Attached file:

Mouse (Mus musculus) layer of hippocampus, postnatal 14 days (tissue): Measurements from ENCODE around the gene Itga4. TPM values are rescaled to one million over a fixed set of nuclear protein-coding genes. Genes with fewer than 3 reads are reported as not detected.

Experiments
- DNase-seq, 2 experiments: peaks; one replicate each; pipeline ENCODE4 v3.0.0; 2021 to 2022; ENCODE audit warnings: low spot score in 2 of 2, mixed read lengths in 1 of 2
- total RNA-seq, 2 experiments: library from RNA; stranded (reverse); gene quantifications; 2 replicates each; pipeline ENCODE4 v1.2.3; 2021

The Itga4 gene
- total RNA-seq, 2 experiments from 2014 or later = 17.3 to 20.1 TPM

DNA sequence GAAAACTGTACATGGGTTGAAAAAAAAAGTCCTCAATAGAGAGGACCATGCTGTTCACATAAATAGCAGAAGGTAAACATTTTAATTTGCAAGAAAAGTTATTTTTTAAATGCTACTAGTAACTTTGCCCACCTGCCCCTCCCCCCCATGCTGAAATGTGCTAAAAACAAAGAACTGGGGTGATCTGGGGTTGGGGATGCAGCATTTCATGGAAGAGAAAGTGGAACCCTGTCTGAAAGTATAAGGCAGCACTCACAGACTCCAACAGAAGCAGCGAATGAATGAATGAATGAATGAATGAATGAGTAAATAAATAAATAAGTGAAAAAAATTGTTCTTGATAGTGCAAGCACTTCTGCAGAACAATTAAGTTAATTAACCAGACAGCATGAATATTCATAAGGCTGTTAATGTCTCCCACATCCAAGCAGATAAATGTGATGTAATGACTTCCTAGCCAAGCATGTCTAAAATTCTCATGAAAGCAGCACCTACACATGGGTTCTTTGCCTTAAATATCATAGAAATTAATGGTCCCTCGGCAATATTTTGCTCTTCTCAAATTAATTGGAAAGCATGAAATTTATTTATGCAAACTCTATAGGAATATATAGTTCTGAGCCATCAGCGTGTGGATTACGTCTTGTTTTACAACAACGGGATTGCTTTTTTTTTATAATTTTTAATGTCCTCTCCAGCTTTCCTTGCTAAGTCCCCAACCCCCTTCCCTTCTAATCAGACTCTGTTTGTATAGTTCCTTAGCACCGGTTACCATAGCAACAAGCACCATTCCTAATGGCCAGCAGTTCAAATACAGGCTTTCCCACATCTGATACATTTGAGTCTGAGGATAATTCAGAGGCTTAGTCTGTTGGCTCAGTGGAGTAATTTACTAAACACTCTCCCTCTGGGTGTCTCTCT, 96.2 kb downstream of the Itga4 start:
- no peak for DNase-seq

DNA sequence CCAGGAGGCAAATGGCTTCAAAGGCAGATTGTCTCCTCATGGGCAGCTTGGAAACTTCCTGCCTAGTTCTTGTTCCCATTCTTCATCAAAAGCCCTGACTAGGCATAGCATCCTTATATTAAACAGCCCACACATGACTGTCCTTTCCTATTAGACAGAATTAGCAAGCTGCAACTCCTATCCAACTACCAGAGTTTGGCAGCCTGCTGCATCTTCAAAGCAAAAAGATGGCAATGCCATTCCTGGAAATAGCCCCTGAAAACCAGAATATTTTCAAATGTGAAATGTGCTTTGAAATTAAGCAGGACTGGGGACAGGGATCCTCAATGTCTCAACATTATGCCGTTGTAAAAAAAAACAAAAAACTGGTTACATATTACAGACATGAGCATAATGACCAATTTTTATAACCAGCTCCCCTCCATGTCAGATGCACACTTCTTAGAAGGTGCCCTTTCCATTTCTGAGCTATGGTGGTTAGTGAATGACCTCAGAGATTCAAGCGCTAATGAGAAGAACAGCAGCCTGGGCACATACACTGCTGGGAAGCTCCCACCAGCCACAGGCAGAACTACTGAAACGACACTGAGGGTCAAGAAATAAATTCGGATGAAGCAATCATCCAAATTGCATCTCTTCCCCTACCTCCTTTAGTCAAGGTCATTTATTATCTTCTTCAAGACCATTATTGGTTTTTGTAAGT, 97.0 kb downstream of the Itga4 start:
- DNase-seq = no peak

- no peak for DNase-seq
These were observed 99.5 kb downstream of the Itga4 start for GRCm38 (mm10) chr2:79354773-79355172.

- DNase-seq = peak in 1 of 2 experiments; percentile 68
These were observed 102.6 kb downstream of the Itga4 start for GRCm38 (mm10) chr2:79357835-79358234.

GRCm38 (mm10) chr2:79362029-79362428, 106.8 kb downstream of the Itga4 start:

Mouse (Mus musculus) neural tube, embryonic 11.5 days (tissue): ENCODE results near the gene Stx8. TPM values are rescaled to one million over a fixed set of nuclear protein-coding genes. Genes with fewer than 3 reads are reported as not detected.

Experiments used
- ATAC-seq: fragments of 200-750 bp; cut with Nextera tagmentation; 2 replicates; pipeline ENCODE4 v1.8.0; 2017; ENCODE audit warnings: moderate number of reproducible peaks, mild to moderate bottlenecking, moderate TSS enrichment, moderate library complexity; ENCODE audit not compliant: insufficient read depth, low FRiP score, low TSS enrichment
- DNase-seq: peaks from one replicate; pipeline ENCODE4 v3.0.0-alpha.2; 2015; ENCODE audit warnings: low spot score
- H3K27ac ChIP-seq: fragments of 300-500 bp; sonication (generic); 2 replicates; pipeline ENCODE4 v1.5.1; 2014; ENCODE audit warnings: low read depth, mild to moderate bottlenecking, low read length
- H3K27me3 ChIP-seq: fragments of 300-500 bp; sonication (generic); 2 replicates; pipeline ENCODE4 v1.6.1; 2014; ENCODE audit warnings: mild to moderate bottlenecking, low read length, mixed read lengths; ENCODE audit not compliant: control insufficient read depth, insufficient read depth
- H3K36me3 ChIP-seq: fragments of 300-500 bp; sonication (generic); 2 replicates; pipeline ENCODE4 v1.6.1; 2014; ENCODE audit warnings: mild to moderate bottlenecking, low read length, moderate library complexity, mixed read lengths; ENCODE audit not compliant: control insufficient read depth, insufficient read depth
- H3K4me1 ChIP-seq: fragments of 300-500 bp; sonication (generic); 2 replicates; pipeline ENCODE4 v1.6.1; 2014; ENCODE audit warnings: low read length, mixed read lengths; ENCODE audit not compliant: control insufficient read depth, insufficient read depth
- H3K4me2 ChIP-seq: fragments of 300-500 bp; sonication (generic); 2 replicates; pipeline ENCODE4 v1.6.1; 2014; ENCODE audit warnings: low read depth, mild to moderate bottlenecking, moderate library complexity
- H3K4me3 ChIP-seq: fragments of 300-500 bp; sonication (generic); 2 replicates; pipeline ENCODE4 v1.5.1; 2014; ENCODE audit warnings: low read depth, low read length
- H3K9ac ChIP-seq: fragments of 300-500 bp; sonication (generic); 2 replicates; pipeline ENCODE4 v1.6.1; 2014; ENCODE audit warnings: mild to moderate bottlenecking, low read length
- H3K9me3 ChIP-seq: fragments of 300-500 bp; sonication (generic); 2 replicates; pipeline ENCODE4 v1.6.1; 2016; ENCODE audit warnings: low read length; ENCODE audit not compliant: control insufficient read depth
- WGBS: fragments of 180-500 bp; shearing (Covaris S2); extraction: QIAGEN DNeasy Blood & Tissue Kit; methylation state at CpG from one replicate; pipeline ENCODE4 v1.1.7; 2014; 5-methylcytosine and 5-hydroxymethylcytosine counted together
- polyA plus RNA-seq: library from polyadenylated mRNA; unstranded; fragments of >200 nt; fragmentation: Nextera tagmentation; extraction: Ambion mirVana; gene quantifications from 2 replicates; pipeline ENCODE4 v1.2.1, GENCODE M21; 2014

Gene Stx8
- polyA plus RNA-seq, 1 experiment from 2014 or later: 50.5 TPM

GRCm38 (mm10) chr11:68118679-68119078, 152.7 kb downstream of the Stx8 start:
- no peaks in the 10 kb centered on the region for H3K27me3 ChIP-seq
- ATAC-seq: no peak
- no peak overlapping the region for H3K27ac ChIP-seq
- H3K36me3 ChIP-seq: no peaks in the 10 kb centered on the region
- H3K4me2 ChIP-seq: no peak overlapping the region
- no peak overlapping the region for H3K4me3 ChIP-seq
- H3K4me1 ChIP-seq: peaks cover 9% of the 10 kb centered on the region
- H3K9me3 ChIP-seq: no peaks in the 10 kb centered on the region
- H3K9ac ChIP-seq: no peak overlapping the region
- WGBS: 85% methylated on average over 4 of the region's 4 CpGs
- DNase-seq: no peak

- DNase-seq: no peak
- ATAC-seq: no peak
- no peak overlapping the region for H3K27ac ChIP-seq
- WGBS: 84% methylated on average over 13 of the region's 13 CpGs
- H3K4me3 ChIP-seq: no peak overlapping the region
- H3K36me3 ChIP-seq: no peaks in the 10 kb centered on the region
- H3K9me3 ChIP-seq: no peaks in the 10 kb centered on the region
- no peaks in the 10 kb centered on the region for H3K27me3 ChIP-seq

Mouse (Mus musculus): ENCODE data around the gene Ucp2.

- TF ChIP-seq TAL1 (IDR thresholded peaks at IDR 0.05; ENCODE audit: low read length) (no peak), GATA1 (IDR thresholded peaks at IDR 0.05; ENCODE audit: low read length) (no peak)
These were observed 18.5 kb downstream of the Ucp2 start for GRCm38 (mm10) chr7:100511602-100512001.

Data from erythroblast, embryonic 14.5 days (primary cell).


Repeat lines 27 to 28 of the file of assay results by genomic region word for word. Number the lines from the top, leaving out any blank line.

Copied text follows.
- H3K9me3 ChIP-seq: fragments of 300-500 bp; sonication (generic); 2 replicates; pipeline ENCODE4 v1.6.1; 2016; ENCODE audit warnings: low read length; ENCODE audit not compliant: control insufficient read depth
- WGBS: fragments of 180-500 bp; shearing (Covaris S2); extraction: QIAGEN DNeasy Blood & Tissue Kit; methylation state at CpG from one replicate; pipeline ENCODE4 v1.1.7; 2014; 5-methylcytosine and 5-hydroxymethylcytosine counted together